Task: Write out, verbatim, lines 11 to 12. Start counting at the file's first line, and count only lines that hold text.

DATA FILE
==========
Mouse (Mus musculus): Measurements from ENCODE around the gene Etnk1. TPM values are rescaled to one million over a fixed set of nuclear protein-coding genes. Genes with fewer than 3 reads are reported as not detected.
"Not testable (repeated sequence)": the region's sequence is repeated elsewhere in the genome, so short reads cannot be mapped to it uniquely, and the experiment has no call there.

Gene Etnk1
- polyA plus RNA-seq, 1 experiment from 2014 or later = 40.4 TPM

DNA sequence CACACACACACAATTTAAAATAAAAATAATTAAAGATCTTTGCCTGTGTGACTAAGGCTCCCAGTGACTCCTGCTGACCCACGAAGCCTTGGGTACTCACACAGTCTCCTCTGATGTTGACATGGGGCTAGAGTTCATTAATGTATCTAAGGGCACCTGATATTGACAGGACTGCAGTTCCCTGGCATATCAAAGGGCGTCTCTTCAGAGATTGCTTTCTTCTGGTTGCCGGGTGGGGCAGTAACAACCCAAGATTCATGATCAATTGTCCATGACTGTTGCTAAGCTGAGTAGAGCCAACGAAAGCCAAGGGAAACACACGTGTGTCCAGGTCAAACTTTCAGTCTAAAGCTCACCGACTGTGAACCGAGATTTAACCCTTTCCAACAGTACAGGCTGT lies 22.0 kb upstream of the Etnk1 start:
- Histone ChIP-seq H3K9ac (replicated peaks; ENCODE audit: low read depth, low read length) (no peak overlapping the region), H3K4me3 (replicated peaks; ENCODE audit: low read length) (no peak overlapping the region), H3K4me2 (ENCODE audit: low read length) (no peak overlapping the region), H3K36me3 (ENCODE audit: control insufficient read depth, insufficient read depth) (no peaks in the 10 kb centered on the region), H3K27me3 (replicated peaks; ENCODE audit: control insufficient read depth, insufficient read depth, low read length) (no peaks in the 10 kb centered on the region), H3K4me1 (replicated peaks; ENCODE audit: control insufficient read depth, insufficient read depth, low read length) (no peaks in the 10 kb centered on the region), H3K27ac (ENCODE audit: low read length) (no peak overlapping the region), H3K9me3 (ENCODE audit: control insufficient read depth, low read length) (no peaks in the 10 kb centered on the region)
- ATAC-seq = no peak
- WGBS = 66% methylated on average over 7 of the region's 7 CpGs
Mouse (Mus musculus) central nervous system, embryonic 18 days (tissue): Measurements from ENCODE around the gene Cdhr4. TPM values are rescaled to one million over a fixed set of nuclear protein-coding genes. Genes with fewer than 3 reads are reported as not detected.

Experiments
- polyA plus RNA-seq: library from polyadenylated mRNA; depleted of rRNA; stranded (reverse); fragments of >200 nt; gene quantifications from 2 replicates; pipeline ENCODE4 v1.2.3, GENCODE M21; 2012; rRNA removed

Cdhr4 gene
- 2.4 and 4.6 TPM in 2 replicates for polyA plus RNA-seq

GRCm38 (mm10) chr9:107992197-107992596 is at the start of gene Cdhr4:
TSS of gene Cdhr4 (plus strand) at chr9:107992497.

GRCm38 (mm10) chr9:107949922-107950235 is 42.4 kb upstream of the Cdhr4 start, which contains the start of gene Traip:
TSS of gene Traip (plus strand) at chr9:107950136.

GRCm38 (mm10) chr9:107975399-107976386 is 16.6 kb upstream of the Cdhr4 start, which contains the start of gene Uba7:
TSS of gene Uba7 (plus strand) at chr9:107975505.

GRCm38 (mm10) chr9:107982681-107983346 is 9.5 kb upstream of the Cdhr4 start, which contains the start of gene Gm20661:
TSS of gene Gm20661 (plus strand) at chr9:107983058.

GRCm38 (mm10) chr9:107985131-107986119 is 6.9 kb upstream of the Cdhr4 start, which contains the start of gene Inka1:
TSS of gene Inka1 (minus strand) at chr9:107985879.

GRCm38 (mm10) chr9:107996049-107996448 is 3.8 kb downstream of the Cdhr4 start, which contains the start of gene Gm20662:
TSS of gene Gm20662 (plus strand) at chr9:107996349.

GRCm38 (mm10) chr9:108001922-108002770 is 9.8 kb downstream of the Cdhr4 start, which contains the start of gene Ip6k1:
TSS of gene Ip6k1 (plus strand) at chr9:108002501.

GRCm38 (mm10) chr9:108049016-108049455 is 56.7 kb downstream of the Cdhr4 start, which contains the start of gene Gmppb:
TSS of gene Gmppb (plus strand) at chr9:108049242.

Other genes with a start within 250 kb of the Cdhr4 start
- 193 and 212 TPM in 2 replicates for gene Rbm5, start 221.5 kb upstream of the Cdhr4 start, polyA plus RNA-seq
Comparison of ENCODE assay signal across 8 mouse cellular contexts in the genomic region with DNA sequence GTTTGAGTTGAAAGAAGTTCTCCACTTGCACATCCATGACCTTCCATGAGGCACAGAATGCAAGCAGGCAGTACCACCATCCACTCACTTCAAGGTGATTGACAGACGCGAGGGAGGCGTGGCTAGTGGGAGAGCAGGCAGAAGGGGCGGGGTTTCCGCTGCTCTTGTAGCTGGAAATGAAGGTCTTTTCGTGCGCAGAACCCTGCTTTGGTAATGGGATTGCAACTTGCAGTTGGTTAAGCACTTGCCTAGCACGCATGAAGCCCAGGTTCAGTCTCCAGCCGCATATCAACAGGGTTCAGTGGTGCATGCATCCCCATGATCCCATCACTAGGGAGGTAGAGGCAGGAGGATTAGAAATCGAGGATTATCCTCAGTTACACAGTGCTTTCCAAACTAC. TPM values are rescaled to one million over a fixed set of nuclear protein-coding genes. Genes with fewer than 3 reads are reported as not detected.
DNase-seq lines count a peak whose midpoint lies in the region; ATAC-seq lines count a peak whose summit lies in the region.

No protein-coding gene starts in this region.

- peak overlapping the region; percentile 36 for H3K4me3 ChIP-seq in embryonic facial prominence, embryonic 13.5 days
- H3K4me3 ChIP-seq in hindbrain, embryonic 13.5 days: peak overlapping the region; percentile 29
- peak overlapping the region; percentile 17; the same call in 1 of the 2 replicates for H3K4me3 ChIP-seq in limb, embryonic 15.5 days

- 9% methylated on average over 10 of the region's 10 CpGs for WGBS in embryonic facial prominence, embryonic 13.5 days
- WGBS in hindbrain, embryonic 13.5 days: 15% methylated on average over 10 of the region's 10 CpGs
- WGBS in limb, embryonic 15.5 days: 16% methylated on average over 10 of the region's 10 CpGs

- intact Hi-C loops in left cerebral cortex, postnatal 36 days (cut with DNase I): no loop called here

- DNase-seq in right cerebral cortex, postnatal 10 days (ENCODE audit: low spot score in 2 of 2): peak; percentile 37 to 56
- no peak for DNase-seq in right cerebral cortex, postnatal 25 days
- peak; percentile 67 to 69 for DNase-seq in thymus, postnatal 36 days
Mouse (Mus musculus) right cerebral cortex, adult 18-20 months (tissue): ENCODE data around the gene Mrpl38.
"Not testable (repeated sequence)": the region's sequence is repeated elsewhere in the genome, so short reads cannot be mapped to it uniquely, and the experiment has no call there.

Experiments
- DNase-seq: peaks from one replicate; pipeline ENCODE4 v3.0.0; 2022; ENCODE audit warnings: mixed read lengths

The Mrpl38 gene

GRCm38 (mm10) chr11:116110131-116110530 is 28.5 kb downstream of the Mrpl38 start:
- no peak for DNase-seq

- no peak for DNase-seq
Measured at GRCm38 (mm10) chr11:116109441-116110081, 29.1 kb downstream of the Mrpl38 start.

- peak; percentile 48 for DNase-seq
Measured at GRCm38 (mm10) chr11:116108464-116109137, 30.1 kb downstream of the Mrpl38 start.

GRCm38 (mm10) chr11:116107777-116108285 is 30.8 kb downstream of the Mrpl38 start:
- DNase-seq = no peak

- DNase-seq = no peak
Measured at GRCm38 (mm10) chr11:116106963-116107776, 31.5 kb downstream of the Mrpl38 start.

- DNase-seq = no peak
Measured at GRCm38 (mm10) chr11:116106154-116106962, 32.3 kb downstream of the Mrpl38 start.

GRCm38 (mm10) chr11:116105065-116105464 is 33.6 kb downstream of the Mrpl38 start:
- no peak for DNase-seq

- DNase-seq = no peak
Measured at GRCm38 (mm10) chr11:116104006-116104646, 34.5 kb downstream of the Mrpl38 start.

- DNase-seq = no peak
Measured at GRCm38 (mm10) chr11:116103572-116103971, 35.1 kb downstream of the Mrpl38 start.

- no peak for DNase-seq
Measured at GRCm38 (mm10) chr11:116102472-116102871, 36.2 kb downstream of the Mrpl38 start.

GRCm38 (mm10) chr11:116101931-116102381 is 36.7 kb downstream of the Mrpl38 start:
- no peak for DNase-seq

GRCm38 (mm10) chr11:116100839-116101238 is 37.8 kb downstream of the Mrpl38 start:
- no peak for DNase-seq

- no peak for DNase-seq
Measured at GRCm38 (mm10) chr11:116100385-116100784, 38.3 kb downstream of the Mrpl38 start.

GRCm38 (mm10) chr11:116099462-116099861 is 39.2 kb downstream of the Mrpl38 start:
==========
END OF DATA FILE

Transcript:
- polyA plus RNA-seq: library from polyadenylated mRNA; depleted of rRNA; stranded (reverse); fragments of >200 nt; gene quantifications from 2 replicates; pipeline ENCODE4 v1.2.3, GENCODE M21; 2012; rRNA removed

Cdhr4 gene